This is a female Phiddippus adumbratus from California, collected by a friend who finds them on crates of grapes. In the comments section, Matt suggested the rotting grapes attract flies and other insects, making finding prey easier.
And climbing out of her terrarium,
Here she is guarding her nest web, with newly hatched slings. The first clutch had approximately 50-60 individuals, and this one looks to be about the same. This spider is kept in a gallon glass jar with a screen lid, 2″ clay substrate, and lots of plants. Temps are kept 70-75F and the jar receives ambient light and indirect light from LED’s.
The nest below was built about 3-4 weeks before these slings appeared. The first nest she built was up for about two months before slings appeared. Between the first and second clutch, she was not exposed to any other male spiders so the second clutch must have been baking for a while, or else she mated with one of her offspring.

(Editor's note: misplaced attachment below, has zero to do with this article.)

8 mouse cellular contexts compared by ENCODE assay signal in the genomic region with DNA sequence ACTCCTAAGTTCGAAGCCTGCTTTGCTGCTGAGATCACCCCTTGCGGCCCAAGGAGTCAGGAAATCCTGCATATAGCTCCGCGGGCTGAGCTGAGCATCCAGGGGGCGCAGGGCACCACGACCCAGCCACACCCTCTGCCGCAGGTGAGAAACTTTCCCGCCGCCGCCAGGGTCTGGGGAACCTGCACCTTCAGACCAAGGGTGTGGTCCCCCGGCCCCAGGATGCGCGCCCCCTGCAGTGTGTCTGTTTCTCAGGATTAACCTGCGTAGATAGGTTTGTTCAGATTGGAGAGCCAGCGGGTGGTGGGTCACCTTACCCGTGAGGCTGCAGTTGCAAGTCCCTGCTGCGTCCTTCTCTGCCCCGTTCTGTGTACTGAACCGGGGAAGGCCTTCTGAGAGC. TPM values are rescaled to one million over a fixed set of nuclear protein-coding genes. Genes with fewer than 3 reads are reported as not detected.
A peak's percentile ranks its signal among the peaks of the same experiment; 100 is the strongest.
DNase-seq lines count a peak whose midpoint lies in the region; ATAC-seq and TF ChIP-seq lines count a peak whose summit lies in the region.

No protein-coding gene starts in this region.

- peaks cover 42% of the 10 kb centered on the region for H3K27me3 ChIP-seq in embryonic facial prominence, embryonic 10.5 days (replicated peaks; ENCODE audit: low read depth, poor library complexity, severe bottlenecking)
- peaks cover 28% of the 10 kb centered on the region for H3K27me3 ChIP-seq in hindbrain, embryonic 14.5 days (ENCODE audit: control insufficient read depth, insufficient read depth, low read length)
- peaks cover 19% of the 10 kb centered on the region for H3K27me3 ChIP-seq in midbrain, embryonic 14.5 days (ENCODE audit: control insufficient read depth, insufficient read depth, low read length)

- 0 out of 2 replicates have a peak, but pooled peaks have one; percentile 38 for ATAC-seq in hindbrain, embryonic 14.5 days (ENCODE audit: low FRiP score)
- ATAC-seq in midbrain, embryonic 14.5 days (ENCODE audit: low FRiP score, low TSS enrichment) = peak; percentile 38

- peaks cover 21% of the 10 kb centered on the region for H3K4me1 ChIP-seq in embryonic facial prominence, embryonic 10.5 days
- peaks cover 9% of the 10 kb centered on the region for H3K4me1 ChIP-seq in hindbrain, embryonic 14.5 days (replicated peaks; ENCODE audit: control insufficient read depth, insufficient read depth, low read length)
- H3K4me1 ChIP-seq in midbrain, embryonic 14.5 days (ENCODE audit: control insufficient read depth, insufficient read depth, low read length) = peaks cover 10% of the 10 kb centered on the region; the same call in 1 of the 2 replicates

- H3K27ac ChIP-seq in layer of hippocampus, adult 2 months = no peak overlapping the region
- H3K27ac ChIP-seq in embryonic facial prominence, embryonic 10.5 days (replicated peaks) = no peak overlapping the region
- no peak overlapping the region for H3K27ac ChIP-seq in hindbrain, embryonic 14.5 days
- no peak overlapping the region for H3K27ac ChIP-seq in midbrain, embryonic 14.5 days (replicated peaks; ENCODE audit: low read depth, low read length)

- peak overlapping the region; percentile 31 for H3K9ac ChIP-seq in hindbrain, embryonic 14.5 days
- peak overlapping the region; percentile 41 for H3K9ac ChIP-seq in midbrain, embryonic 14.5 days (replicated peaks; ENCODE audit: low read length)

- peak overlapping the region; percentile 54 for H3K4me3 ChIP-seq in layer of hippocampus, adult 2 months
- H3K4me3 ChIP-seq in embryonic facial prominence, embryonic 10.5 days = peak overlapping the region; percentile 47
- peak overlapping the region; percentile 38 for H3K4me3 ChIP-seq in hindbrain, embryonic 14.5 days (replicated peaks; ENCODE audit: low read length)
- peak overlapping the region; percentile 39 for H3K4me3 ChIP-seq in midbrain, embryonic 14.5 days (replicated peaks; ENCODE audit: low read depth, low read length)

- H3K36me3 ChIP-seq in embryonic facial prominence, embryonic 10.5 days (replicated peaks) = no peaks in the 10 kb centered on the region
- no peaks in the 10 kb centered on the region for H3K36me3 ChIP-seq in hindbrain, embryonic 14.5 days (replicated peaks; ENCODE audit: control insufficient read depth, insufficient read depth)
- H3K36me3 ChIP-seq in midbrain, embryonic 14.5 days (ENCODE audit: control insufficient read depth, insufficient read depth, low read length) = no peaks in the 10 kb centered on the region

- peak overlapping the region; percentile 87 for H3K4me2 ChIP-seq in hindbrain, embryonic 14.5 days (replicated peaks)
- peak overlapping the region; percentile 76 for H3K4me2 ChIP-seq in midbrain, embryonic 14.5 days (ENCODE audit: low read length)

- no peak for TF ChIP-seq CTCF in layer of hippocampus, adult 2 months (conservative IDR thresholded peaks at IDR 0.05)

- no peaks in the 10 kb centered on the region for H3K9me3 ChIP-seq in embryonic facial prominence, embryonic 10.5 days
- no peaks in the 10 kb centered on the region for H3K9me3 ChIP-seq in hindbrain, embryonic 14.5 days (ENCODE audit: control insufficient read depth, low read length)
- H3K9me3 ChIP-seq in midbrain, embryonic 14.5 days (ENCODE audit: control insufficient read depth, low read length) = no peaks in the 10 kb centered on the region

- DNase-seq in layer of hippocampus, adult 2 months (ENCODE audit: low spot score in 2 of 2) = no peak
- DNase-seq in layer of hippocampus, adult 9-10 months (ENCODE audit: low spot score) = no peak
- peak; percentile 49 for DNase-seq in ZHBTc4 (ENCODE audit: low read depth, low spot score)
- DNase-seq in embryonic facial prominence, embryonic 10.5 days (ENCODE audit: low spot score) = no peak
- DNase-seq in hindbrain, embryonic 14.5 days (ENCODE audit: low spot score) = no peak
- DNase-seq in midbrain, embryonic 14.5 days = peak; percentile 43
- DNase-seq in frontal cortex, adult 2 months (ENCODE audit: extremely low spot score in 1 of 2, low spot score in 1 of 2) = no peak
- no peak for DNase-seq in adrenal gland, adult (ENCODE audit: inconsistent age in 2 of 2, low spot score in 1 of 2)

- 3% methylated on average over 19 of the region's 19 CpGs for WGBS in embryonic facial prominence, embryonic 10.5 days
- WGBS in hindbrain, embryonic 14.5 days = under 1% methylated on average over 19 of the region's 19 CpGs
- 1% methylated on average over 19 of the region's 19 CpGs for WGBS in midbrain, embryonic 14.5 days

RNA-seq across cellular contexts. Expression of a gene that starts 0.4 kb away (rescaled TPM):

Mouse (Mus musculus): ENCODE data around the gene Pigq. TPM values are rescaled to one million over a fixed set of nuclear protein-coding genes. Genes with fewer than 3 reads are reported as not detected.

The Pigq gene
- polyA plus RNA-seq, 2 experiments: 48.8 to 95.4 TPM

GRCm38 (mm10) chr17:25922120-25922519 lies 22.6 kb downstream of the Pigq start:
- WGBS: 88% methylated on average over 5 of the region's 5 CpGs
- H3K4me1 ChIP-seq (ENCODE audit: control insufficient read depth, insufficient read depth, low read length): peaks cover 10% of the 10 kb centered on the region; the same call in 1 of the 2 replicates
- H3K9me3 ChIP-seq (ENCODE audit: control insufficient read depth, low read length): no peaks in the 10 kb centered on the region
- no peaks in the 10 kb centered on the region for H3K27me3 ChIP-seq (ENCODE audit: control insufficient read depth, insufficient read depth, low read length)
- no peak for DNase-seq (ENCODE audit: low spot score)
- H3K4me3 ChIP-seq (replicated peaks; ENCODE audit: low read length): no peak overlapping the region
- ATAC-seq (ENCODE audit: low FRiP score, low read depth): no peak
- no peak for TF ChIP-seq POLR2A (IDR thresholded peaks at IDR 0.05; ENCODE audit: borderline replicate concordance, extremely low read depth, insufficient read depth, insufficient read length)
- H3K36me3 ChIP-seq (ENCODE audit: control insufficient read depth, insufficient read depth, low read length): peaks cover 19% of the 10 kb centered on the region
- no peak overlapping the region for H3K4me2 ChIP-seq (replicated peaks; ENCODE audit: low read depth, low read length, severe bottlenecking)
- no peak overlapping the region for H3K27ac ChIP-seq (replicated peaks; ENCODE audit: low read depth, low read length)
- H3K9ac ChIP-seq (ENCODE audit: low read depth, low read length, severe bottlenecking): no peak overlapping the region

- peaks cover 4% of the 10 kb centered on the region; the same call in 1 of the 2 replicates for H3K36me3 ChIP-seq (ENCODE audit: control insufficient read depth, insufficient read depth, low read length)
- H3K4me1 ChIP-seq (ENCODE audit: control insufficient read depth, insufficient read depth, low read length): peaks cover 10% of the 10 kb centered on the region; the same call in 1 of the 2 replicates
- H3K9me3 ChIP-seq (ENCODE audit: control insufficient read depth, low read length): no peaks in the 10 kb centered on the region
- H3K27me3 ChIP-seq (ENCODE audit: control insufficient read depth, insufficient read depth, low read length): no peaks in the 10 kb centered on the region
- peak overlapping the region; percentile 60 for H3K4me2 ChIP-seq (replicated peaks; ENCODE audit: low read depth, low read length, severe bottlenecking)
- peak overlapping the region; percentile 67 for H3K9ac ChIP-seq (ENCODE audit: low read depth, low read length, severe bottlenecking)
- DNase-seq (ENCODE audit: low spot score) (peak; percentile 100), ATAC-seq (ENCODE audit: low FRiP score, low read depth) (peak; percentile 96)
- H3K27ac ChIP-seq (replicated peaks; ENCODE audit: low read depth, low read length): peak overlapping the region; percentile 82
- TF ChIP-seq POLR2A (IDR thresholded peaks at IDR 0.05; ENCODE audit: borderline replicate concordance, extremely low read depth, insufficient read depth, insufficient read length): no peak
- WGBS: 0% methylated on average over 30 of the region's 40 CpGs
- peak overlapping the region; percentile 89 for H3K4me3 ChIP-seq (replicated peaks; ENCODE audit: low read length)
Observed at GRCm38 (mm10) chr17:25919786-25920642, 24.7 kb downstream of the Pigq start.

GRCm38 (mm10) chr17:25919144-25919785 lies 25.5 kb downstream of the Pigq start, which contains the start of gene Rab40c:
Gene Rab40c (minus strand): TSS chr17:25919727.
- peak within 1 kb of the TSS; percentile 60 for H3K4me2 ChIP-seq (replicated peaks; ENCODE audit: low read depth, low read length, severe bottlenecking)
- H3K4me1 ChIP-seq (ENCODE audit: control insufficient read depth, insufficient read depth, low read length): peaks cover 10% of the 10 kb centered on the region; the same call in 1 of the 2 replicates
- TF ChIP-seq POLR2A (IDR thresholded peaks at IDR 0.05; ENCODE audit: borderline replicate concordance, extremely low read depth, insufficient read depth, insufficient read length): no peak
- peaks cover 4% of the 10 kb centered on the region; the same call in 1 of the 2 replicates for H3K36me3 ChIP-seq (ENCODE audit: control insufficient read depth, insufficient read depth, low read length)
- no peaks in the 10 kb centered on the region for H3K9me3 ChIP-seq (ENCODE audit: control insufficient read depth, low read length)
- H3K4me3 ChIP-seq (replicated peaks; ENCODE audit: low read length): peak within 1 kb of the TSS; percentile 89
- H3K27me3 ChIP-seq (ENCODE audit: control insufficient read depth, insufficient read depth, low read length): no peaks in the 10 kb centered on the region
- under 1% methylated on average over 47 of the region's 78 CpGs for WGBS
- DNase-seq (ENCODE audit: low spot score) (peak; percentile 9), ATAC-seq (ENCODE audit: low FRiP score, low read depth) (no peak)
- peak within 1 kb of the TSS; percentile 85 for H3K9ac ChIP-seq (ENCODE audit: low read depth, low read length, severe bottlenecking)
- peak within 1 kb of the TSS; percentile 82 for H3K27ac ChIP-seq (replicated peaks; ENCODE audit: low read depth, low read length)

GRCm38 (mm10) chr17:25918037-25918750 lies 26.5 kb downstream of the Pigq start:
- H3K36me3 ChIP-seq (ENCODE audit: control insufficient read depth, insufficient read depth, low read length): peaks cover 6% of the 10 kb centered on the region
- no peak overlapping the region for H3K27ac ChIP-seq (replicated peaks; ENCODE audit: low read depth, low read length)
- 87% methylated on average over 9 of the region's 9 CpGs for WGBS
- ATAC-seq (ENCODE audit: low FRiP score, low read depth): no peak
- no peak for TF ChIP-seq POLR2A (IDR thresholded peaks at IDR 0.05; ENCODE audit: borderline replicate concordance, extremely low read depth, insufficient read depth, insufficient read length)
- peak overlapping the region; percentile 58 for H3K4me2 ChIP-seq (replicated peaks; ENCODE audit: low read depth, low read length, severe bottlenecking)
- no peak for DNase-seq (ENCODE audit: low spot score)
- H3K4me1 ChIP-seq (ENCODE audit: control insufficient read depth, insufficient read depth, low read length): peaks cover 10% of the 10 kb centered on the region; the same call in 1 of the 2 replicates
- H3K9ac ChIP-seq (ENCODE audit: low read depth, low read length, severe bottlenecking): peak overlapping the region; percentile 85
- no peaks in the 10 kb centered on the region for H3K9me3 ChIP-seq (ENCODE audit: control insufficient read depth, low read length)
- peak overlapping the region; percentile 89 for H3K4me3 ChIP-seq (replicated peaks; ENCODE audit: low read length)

Below is a baby of about two weeks old, still about the size of a melanogaster fly but starting to develop some interesting patterns. They are kept individually in 12 oz. deli cups with potting soil and a folded magnolia leaf. Currently they have plastic lids but should have better ventilation long term. Every week each spider eats about 12 flies. They are fed 2x per week and dusted with normal frog routine supplements.
2 thoughts on “Phidippus adumbratus”
Fantastic photos, Emily! Wow, very nice. I like the shallow depth of field and soft backgrounds. What a beautiful (and cute) spider! I would hypothesize that the crates of grapes draw fruit flies or other such prey, prompting the spiders to hang out there as a prime hunting spot.
Thanks for the kind words Matt! Your rationale for why the jumping spiders are found by grapes makes so much, now I feel silly for not thinking of that!
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